Sunday, June 23, 2013

Travel Essay Contest -- Entry 16

I Must Be Off! is having its first annual Travel Essay Contest. Each entry will appear at first without byline or bio. These will be added at the end of the contest. As you enjoy these travel essays from around the world, please feel free to comment; but if you offer criticism, remember to be positive. These writers are my guests.



by Rishita Dey

In an attempt to escape from my hectic life in Mumbai I discovered the smallest hill station of India, Matheran. About 100 km away from the concrete glamour of the bustling city, Matheran is nestled in the lap of Mother Nature, at a height of 800 m above the sea level. This pristine place has a magical recovering effect on any of her visitors. Matheran has been declared as an eco-sensitive region by the Ministry of Environment and Forest, Government of India. In order to preserve its sanctity, vehicles are not allowed here. It is considered as the Health Sanatorium in itself. Everything here has a healing power.
Model Toy Train
Matheran is well connected with both rail and roadways. I easily reached there by taking a local train from Mumbai Chhatrapati Shivaji Terminus to Neral. From Neral you have two options; one can either take a shared taxi or get the toy train up the mountain. After reaching here, I experienced my 1st toy train ride. The rhythmic to and fro movement of the train accompanied with the occasional whistle blowing was enough to bring a smile on my face. Turning my face towards the wind and inhaling deeply I realised there was not only less pollution here but there lingered a fresh earthy smell which the cities lack. As the toy train chugged lazily, winding the mountainous track I couldn’t fail to notice the varied shades of green that surrounded the area. The greens varied from deep emerald to the new green of a new leaf, intermittently intersected by the burnt browns of the mountain ranges. Matheran enjoys a much cooler temperature ranging from 32 degree to 16 degree Celsius. It has become a favourite getaway for many urban inhabitants especially during the summers. However the best time to visit remains during the monsoon season when there is a rupture of green abundance and many waterfalls can be seen gushing down the slopes.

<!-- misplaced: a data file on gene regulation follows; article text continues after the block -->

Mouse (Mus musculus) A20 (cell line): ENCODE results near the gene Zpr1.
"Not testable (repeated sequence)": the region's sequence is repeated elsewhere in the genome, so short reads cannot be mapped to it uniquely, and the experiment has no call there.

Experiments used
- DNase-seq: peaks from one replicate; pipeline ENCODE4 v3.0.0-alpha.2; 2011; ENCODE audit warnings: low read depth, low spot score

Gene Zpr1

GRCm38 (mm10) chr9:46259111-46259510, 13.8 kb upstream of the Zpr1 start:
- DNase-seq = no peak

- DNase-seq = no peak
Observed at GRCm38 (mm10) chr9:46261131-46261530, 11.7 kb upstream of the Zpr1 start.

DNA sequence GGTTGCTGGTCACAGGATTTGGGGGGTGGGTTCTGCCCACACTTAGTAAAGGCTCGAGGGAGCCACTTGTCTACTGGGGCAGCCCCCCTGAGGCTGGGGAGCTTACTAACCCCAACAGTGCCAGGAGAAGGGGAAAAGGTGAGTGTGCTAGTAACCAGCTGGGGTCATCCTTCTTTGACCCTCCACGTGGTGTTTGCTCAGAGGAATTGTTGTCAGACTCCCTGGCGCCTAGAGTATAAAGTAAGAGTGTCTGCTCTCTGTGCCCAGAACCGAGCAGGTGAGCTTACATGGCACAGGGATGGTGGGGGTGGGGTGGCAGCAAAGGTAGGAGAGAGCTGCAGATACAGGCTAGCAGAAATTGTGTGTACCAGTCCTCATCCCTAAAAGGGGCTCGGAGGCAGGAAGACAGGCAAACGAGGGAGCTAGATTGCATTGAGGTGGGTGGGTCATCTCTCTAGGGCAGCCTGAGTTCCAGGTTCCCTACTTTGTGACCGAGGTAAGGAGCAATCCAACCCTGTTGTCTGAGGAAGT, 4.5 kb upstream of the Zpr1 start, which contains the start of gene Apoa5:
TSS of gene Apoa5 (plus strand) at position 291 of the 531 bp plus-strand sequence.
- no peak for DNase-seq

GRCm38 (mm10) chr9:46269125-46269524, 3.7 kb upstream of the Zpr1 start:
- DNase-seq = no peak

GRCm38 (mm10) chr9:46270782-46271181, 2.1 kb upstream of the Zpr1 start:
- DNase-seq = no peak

The Cliffs of Matheran
Sprawling languidly, Matheran is an abode for trekkers and nature lovers. It provides array of adventure sports for rock climbers. The cliffs of Matheran with incredible steep drops to the plains below, offer a stunning 360 degree panoramic view. Matheran is a place of great escape to find inner peace and sanctuary.
I purchased my permit tickets for entrance at Dasturi Point, as beyond this no vehicles are allowed. From here one can choose to walk up the spiral earthy road or rent a horse or take hand drawn carriages to the Matheran Bazaar. I undoubtedly chose the 1st option. What could be a better way to feel nature at her primal beauty than by being the very part of her? The moment I stepped in it was like I fell into the rabbit hole from Alice in Wonderland. Soon I found myself enveloped in a world beyond the comprehension of us city dwellers.